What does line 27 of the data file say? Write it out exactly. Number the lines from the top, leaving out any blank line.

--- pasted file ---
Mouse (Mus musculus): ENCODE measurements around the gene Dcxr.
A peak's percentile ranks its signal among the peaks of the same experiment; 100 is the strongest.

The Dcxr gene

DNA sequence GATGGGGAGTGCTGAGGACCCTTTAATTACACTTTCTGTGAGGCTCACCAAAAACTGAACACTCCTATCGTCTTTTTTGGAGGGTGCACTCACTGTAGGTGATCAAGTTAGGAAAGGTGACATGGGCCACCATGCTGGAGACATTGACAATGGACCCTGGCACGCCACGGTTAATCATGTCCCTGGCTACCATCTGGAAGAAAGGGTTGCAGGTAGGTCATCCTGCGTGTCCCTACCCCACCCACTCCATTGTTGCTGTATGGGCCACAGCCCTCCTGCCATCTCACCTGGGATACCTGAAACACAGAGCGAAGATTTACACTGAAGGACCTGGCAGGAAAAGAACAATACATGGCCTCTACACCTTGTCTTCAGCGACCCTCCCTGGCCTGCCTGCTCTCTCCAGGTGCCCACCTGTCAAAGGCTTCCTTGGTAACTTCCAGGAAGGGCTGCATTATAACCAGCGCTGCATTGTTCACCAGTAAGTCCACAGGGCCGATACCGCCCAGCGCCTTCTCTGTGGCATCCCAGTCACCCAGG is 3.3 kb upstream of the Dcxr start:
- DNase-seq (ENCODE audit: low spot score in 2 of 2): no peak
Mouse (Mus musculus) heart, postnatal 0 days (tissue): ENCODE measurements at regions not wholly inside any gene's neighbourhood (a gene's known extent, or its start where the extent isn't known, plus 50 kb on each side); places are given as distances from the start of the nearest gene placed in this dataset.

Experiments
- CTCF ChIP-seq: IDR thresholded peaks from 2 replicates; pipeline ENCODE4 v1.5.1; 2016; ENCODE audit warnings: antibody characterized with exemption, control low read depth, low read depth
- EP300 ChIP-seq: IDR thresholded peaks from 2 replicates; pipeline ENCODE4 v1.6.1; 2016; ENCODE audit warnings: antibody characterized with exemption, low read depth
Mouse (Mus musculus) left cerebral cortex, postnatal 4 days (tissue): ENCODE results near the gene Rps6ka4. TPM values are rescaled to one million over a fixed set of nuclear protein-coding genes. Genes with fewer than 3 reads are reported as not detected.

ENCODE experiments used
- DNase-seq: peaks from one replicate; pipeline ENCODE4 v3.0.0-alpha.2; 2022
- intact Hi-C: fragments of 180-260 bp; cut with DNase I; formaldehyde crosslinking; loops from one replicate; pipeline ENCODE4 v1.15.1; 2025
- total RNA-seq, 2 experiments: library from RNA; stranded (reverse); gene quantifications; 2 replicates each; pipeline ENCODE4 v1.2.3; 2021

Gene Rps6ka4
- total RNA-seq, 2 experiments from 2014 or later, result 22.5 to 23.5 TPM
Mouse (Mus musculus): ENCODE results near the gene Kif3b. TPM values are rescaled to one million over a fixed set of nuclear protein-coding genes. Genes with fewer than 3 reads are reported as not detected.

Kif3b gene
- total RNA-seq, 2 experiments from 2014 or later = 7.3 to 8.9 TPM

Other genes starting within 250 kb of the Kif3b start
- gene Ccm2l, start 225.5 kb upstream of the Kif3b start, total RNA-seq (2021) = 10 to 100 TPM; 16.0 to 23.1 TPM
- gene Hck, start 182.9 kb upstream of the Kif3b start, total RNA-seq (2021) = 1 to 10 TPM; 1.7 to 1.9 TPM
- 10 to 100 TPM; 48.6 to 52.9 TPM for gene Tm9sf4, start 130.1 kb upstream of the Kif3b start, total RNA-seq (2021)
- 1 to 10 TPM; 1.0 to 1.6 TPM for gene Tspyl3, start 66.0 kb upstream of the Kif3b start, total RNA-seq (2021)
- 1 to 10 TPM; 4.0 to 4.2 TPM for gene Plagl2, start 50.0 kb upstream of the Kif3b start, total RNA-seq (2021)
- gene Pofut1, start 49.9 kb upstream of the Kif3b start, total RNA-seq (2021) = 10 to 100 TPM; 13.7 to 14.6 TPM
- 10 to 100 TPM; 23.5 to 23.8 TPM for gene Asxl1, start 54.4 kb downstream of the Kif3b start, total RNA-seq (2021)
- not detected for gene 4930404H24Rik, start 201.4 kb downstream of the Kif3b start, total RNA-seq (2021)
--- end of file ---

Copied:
- 10 to 100 TPM; 23.5 to 23.8 TPM for gene Asxl1, start 54.4 kb downstream of the Kif3b start, total RNA-seq (2021)